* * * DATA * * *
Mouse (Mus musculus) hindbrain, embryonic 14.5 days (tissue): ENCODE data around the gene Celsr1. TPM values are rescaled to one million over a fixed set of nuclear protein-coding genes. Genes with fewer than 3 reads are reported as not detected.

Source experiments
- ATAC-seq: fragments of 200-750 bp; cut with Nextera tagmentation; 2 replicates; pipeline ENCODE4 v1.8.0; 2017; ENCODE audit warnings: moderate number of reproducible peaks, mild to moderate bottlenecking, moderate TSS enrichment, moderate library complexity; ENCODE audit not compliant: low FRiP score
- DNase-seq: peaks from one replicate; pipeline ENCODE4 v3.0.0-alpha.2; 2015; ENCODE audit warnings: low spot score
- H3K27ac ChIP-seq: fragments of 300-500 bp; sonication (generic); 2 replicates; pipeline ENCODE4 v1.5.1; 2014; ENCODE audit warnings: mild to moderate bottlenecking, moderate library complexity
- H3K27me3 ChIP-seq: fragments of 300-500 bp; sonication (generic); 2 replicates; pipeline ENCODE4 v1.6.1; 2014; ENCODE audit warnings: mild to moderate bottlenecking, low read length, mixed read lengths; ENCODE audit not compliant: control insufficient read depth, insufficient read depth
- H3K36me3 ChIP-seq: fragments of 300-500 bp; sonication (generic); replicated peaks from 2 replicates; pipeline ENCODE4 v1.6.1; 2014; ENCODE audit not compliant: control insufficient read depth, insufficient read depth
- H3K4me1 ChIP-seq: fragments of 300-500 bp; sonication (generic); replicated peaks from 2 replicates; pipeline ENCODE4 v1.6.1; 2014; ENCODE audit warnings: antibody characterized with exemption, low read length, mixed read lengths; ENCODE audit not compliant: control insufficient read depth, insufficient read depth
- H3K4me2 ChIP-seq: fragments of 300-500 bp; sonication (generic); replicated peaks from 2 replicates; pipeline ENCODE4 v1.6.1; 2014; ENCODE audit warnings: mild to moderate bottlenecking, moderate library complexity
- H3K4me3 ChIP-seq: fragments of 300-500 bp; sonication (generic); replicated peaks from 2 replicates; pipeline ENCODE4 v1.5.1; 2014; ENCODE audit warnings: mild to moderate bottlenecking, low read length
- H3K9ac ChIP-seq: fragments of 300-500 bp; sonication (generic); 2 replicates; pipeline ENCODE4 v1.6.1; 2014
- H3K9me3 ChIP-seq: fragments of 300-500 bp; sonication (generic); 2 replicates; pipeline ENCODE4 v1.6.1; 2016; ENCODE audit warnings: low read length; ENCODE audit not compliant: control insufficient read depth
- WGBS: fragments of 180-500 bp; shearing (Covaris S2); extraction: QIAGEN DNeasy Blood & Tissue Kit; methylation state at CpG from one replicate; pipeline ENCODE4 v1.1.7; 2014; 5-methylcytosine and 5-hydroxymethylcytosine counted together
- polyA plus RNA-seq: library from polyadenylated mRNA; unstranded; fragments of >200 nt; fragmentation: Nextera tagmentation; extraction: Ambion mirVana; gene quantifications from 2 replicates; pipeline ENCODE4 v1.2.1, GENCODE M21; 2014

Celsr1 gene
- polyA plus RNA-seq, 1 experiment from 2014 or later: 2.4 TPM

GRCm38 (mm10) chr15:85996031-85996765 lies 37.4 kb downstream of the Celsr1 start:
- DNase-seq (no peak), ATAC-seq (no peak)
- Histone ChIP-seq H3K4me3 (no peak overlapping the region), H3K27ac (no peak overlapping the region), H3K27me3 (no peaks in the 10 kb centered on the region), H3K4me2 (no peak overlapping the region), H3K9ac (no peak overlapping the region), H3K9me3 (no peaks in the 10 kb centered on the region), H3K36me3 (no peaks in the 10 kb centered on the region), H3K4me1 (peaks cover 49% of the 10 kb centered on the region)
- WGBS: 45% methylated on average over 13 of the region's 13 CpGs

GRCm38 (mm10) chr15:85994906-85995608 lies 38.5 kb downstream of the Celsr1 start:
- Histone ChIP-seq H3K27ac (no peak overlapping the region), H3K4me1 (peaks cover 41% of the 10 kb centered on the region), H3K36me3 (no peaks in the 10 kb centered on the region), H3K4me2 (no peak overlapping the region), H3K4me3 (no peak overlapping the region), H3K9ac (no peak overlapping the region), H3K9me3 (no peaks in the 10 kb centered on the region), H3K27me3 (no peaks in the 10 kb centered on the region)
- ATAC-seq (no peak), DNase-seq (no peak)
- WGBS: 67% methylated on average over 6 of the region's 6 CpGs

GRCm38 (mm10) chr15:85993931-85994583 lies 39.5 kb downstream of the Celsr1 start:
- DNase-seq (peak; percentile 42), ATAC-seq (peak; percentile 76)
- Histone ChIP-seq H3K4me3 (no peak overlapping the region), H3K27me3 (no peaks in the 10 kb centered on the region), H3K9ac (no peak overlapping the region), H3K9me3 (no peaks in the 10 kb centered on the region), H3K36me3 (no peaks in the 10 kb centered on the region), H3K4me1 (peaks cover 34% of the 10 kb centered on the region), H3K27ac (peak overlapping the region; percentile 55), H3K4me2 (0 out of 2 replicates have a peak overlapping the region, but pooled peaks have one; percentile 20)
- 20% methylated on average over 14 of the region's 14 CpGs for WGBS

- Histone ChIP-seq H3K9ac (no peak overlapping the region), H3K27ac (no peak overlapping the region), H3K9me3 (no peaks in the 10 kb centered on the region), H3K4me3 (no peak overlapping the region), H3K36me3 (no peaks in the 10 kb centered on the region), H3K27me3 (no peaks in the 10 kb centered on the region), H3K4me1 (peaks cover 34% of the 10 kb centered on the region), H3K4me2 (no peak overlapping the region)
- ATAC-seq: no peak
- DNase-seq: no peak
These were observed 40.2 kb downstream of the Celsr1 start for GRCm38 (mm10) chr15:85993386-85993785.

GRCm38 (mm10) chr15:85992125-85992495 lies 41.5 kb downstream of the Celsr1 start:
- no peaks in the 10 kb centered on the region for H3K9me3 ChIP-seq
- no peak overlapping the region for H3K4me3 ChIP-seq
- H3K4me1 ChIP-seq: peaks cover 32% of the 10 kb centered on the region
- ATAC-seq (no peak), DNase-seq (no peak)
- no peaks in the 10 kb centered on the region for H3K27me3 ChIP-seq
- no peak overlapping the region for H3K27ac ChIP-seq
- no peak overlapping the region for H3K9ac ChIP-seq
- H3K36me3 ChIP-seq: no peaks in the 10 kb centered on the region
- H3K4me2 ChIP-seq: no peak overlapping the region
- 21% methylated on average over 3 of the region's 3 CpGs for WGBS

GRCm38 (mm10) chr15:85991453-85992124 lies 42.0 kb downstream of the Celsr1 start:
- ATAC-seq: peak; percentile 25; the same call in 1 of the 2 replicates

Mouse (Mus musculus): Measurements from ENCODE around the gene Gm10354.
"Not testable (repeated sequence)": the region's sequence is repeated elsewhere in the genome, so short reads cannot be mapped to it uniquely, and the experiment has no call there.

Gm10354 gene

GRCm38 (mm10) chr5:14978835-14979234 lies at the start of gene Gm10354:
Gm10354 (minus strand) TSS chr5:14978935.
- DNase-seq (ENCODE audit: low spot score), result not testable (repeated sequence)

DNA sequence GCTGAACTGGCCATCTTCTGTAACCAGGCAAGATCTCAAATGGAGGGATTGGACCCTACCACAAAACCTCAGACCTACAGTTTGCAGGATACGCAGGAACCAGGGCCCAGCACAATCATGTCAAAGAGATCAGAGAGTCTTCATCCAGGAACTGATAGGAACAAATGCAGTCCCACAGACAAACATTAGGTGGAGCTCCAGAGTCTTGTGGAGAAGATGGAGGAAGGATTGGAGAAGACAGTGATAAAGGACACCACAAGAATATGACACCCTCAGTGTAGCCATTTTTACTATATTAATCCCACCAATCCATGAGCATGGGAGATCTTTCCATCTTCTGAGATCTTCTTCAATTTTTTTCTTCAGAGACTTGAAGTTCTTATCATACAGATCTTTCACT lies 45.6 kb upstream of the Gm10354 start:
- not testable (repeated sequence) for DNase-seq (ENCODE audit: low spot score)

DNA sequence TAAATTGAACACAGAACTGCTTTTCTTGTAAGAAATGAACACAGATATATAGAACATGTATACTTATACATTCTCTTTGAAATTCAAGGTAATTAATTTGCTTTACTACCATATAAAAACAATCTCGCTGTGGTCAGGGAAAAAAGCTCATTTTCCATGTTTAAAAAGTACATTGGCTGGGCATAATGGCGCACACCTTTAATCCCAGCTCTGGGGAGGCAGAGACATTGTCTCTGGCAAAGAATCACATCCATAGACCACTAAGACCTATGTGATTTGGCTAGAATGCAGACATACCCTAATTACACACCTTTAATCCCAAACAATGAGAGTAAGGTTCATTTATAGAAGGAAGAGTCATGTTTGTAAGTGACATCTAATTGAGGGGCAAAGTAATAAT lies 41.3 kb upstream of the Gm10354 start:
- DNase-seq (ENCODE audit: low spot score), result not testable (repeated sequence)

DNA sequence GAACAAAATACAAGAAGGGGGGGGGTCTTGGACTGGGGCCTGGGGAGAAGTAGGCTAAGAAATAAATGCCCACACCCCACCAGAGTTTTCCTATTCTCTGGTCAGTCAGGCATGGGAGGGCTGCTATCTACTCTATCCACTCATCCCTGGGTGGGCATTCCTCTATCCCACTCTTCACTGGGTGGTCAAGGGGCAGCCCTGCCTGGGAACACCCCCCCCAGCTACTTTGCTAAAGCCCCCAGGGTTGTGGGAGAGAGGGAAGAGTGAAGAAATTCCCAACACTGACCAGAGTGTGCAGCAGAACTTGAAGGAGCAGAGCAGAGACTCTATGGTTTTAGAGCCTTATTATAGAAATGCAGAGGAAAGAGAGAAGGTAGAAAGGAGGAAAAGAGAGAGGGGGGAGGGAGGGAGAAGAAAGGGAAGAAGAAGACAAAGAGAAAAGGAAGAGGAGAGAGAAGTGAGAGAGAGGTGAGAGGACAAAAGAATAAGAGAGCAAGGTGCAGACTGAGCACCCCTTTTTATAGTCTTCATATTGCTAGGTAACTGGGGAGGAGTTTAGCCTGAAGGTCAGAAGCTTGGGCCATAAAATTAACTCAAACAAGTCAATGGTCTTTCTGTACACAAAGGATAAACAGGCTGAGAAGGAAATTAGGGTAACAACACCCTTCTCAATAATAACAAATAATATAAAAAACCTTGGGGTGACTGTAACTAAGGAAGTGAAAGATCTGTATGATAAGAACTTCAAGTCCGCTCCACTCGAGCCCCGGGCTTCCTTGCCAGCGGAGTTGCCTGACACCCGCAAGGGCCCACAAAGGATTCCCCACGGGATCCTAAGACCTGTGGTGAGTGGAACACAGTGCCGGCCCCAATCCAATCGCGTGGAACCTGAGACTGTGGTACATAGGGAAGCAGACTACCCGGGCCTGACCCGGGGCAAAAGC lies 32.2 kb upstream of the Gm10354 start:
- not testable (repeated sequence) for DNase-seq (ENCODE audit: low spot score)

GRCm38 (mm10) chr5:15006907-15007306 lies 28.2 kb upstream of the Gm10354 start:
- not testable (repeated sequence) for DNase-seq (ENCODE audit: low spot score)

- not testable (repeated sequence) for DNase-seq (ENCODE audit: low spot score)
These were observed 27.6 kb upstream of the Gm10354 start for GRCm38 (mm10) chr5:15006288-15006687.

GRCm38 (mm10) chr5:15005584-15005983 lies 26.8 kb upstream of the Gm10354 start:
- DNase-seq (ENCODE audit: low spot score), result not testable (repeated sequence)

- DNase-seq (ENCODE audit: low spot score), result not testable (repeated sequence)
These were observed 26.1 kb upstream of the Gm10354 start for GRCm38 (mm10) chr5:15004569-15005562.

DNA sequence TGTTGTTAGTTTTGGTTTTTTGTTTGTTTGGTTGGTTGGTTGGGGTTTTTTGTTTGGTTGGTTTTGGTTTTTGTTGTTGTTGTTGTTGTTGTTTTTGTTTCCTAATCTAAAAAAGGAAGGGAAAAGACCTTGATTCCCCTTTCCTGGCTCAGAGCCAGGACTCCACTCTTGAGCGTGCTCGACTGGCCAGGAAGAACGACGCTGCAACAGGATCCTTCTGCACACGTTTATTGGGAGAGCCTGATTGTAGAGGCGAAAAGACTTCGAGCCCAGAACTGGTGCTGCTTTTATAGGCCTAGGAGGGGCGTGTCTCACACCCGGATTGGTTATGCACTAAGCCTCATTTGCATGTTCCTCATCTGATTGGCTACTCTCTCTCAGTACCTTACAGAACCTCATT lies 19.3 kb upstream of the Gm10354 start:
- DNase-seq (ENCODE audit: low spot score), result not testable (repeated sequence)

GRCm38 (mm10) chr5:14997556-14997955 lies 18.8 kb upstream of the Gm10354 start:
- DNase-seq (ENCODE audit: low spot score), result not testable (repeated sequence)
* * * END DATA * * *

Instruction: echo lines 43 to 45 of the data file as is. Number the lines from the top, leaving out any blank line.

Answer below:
- 21% methylated on average over 3 of the region's 3 CpGs for WGBS

GRCm38 (mm10) chr15:85991453-85992124 lies 42.0 kb downstream of the Celsr1 start:
- ATAC-seq: peak; percentile 25; the same call in 1 of the 2 replicates